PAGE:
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Kenta Maeda settles down, settles in for Dodgers

Jake Roth-USA TODAY Sports

PHOENIX -- The first three Mariners hitters of the game got hits against Kenta Maeda, and two of them scored, but then the Dodgers starter went to work and was very effective over five innings in his longest start to date this spring.

Maeda fell behind 2-0 after just three batters, but then proceeded to induce a double play grounder and retired 14 of his final 15 batters faced, including five by strikeout.

"Physically I'm where I wanted to be, and I was able to execute pretty well," Maeda said after his outing, through a translator. "I focused on locating my pitches low in the strike zone."

That helped Maeda induce seven ground ball outs compared to just one fly out, and didn't walk a batter. He has 13 strikeouts against four walks in 13⅔ innings this spring, allowing four runs (two earned) on 11 hits for a 1.32 ERA.

"He settled in well. He was pitching down, up, changing speeds, working in and out. He's a competitor," manager Dave Roberts said. "His pitchability is off the charts. What was actually encouraging is that he shook a couple times to get to a certain pitch. Getting into the at-bat, seeing hitters swing, and making that adjustment. When we get into the season, he's going to be that much better."

Maeda has been one of the bright spots of spring so far for the Dodgers, thanks in part to some advice he got from fellow countryman Hisashi Iwakuma, who started for the Mariners on Monday. Maeda downplayed the matchup of Japanese pitchers, though said it might have led to overthrowing early, when he allowed the three hits to open the game.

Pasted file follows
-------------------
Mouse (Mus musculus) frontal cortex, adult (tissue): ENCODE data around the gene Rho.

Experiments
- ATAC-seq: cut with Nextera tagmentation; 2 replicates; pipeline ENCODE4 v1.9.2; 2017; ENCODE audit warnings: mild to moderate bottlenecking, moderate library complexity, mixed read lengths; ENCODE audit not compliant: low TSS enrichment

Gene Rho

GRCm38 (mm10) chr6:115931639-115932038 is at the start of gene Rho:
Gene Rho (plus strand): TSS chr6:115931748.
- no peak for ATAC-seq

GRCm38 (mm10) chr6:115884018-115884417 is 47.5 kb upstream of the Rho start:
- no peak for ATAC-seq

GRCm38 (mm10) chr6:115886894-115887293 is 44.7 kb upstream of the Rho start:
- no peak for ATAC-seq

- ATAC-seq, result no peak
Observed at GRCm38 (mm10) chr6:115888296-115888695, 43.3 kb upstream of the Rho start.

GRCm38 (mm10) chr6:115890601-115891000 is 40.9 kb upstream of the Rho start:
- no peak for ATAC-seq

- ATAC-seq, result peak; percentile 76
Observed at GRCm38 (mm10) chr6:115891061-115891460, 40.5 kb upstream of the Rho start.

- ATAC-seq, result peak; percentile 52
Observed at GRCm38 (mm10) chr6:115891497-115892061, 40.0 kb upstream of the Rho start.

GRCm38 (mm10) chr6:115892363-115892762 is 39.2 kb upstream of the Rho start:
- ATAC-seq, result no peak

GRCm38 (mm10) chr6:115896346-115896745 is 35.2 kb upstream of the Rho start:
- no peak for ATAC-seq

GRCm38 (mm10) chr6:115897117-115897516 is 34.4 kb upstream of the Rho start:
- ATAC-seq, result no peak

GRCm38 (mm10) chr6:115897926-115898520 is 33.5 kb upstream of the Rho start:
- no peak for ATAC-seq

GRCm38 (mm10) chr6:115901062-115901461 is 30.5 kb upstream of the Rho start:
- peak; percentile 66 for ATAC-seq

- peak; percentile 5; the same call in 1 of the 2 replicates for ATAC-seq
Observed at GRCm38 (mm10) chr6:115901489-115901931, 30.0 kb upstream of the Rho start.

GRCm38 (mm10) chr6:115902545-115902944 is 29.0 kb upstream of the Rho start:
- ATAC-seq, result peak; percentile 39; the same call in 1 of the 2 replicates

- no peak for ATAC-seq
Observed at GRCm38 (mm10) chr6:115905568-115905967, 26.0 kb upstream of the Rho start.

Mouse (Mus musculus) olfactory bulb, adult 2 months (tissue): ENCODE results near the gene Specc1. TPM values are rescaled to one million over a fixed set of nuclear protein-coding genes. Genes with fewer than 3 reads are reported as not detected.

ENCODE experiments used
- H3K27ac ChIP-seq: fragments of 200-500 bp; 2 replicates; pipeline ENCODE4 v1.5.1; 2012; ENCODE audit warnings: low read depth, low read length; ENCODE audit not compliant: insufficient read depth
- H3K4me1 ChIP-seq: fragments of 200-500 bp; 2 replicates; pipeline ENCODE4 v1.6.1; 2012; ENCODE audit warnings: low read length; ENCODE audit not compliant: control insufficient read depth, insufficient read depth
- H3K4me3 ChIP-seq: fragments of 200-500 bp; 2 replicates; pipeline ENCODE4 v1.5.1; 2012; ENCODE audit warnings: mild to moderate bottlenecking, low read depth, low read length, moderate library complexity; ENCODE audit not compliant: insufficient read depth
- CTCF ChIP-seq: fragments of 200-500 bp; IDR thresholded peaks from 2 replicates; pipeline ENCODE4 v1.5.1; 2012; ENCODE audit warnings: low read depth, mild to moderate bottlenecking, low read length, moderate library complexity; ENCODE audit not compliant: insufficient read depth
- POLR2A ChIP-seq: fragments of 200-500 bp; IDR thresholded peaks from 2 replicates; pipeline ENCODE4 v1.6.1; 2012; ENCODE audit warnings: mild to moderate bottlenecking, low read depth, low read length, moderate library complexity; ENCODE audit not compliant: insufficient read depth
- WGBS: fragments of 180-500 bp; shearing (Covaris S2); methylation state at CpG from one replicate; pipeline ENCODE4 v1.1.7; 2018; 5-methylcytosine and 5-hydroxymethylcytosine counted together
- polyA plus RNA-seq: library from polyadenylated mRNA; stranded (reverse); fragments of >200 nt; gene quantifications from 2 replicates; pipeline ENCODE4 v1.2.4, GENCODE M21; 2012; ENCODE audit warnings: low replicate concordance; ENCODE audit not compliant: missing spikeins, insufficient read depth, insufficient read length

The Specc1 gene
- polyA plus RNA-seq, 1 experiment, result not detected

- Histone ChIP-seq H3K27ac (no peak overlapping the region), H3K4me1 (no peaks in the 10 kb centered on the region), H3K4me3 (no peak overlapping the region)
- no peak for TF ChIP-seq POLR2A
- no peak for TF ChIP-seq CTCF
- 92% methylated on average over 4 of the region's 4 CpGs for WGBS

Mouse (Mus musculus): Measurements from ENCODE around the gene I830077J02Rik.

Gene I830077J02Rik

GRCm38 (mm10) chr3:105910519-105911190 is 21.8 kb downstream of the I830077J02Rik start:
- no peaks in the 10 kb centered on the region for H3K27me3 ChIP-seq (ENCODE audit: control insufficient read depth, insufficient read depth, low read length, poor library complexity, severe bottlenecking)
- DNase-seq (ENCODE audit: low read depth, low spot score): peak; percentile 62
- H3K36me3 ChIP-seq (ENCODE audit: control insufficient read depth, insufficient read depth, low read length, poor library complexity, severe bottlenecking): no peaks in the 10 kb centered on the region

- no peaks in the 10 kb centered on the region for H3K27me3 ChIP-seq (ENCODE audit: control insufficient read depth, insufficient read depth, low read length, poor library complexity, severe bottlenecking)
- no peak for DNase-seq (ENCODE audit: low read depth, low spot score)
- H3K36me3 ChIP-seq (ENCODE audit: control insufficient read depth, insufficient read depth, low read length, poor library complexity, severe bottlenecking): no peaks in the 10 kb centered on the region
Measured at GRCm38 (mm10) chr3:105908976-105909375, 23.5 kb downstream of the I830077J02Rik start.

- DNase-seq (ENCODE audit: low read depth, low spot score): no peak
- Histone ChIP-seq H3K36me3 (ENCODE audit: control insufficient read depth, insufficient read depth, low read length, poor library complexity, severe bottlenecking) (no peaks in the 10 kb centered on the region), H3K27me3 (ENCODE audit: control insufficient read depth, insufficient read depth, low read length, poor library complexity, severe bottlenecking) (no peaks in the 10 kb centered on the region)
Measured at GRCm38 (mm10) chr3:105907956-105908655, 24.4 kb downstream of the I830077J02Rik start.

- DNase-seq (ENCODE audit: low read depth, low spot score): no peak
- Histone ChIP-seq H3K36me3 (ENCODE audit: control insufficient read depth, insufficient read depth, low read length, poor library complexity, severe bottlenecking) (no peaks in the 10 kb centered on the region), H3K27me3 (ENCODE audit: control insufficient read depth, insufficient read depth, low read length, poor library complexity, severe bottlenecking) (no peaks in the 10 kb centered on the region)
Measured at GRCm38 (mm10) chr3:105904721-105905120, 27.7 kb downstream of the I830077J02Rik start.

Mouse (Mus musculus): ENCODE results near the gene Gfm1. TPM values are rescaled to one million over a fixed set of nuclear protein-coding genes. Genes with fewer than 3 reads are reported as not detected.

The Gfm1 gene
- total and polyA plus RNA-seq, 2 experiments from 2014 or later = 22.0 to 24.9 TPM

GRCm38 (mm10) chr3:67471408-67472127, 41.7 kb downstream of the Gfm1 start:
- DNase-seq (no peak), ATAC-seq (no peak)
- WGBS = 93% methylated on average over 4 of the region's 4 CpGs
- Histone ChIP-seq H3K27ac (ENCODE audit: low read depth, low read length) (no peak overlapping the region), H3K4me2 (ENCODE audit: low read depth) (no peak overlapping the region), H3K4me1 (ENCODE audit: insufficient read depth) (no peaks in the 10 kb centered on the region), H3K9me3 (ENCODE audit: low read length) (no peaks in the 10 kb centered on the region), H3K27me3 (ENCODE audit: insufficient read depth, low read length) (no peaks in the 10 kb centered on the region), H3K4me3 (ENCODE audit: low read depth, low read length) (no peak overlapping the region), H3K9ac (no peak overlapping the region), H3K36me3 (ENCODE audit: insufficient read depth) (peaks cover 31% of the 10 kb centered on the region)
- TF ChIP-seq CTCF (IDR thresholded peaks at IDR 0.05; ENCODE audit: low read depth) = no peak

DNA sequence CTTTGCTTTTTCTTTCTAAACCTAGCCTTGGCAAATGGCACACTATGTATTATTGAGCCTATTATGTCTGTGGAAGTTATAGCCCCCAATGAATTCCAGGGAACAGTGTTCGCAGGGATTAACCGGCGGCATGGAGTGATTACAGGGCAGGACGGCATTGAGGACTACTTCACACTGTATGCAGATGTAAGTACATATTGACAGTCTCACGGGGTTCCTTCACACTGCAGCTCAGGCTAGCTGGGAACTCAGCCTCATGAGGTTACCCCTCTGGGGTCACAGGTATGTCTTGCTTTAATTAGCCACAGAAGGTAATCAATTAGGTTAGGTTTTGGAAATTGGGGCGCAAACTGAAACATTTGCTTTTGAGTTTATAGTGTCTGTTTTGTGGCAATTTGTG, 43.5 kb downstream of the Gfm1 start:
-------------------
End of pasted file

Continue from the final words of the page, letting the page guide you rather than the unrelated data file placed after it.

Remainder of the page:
"I felt good physically, so I think I exerted more than usual," Maeda said. "Today was a bit more exciting than a usual start."

With so many injuries in the Dodgers starting rotation, including the scramble for the fifth slot, Maeda said he didn't feel any extra pressure to perform, but rather was even more focused on his own work. "What's more important is to execute my plan and to be able to adjust," Maeda said. "Commanding my pitches is going to be important and having a feel for them and to locate where I want to locate."

On Monday he was able to do just that.

Turner on fire

Maeda said he regretted not getting to hit against Iwakuma, but also, laughing, admitted that he had no chance to duplicate the Dodgers' starting designated hitter on Monday.

Justin Turner started at designated hitter and homered in the first inning. He then doubled in a run in both the third and fifth innings. In five Cactus League games, Turner is 7-for-12 (.583) with four doubles and a home run.

Last year, the Dodgers had three regular season games of a player hitting two doubles and a home run, twice by Turner. Scott Van Slyke had the other such game.

Up next

The Dodgers begin a stretch that starts to look a little more like the regular season with a 6:05 p.m. PT start on Tuesday night against the Royals in Surprise. It is the first of five night games in a seven-day stretch for the Dodgers, who will send Alex Wood to the mound. Kansas City will counter with Chris Young.

The game against the Royals will be televised on SportsNet LA, but will also be available live on MLB Network in the Los Angeles and Anaheim markets with no blackouts.